Corrections, parole, and probation authorities provide substance abuse treatment and fund programs that address the various needs of former prisoners. But these efforts are inadequate. Public agencies must recognize their limitations and augment their efforts by employing prisoner re-entry partnership strategies involving faith-based entities and community volunteers.

Faith-Based Programs: The Answer

Saving former prisoners is the job of faith-based institutions that can offer a wealth of resources, services, and ministries in the communities to which ex-prisoners return. Importantly, some of the most active and influential congregations are located in communities hardest hit by the cycle of imprisonment, release, and re-incarceration. Where traditional public and nonprofit programs may not be able to reach the most at-risk former prisoners in poor communities, well-established churches and other faith-based institutions can fill this void with needed social, educational, and employment services.[7]

Unfortunately, several restrictions limit the ability of government agencies to tap into these resources. Government cannot promote, encourage, favor, or proselytize for any organization, religion, sect, or other faith-based belief system. Parole and probation officers cannot require former prisoners to participate in faith-based programs and initiatives. In addition to these prohibitions, there are fiscal constraints that limit the amount of public funding available to programs provided by faith-based entities.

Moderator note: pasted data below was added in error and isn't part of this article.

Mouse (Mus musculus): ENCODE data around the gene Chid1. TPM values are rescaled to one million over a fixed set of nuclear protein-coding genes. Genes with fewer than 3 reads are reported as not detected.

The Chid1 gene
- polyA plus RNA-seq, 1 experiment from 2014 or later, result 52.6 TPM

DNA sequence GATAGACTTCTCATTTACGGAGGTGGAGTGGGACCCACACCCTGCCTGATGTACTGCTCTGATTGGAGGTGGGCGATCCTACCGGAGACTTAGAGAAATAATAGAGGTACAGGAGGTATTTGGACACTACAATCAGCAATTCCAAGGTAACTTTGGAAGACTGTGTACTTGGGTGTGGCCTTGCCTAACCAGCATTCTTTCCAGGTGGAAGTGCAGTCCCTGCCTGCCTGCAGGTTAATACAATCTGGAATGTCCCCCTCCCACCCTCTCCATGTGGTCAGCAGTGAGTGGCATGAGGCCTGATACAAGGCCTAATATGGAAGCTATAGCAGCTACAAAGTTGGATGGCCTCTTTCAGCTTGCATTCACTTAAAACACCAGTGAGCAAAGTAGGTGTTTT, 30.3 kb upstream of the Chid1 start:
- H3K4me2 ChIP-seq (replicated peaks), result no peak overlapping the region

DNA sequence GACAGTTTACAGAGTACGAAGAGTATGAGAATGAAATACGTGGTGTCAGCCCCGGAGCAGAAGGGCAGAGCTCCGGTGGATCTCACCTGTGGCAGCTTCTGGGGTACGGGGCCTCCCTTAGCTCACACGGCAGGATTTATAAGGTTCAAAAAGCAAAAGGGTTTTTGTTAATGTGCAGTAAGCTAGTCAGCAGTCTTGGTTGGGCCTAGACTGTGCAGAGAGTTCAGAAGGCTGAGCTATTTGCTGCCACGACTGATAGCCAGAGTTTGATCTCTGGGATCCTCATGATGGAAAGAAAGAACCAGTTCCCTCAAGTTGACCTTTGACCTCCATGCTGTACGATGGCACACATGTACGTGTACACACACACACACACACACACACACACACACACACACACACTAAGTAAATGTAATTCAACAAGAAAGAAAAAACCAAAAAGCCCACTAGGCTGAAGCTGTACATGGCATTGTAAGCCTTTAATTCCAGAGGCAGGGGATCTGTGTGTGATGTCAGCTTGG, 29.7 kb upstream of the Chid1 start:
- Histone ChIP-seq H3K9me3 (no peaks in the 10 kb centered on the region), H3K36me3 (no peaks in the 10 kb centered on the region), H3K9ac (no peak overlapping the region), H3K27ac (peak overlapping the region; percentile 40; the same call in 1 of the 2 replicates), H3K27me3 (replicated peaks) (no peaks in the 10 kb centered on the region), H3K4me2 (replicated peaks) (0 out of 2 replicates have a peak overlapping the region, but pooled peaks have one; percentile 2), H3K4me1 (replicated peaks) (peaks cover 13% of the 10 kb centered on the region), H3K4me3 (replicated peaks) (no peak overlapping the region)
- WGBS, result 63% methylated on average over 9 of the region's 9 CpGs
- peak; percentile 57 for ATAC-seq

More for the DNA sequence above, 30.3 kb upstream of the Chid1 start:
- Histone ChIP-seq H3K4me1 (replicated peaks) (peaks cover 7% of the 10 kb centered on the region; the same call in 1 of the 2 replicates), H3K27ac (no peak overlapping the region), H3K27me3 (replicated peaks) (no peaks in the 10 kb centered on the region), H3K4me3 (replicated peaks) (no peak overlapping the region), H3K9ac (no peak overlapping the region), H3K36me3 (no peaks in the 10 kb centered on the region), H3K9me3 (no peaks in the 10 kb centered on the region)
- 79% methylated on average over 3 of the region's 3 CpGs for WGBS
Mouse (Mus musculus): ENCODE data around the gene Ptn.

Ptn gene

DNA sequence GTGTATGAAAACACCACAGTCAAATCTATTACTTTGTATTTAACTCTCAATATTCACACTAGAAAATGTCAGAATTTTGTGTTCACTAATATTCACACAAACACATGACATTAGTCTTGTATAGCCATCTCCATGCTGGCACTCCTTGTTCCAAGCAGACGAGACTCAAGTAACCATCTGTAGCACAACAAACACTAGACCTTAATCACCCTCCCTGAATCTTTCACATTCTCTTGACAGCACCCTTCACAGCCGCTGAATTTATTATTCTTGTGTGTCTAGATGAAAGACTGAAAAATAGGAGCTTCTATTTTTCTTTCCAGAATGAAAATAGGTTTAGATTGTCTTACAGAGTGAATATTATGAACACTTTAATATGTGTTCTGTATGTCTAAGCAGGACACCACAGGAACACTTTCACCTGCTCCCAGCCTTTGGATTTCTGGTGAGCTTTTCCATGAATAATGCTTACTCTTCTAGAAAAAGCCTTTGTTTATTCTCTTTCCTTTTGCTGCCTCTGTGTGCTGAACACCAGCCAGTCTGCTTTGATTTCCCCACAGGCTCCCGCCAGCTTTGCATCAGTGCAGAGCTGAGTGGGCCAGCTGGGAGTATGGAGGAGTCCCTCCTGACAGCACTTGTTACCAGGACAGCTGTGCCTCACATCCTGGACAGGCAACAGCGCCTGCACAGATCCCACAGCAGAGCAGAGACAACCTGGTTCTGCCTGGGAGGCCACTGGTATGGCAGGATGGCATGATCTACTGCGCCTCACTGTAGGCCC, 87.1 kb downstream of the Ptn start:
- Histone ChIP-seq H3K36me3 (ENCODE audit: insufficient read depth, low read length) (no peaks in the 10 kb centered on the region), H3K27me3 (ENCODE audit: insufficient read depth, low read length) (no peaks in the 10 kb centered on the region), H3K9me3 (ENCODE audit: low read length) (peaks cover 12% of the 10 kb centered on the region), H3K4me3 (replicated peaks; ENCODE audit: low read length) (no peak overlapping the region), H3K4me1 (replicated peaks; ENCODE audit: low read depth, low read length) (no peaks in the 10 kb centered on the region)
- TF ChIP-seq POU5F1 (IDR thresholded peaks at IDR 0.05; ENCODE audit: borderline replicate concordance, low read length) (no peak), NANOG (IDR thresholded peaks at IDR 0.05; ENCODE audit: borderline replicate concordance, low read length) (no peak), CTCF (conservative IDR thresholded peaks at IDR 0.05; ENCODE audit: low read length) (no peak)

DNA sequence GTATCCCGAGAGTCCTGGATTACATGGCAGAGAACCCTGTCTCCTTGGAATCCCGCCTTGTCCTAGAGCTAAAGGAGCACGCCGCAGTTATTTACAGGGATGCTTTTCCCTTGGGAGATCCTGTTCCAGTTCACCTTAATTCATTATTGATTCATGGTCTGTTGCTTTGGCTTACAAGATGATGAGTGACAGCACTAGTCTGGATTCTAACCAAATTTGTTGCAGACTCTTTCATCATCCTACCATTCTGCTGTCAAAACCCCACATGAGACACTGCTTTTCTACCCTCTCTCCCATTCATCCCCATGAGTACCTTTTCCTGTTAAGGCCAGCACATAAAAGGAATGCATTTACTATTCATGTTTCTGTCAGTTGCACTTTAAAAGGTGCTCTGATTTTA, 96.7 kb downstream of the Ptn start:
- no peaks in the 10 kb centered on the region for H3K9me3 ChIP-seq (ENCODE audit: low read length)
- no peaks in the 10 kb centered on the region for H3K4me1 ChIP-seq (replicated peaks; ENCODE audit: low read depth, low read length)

Fortunately, a famous Biblical passage points the way around these barriers:
“Ask, and it will be given to you; seek, and you will find; knock and it will be opened to you.” [8]

When I became Chairman of the New Jersey State Parole Board in 2003, I learned, to my astonishment, that many people of different faiths were willing to lend a helping hand, but had never been asked. I therefore invited them and their ministers, along with local law enforcement personnel, treatment providers, local officials, and the general public, to community partnership conferences in New Jersey’s major cities. There was no fee or charge for participation or for the food and drink provided by the co-sponsors, which included various educational institutions, churches, and local businesses.

The conferences featured workshops addressing the plagues affecting former prisoners as well as their needs. At the end of these sessions, the attendees were asked to join local task forces charged with developing specific solutions to the problems discussed. A parole officer or member of the Parole Board’s Community Programs Division was assigned to each task force to facilitate periodic meetings, maintain momentum by providing information and resources, and pursue the opportunities presented by local networking.

Attitudes of Victorious Living

I challenged the religiously affiliated conference attendees to respond to a “Parole Board altar call” to help combat immorality in the criminal justice mission field by changing the hearts and minds of at-risk former prisoners. They responded by joining the task forces. One of the most successful byproducts of their involvement has been the initiation of a Bible-based Christian outreach and restoration ministry called “The Most Excellent Way” (TMEW) (www.tmewcf.org and www.mostexcellentway.org) that has been embraced by ministers, priests, church leaders, and congregants throughout the state. TMEW provides group counseling on alternatives to chemical dependency with an emphasis on the redemptive power of faith. It focuses on a process of permanent change of compulsive habits and self-centered behavior from the inside out—as a matter of the heart. It encourages self-examination, mental renewal, and spiritual transformation based on ten “Attitudes of Victorious Living”: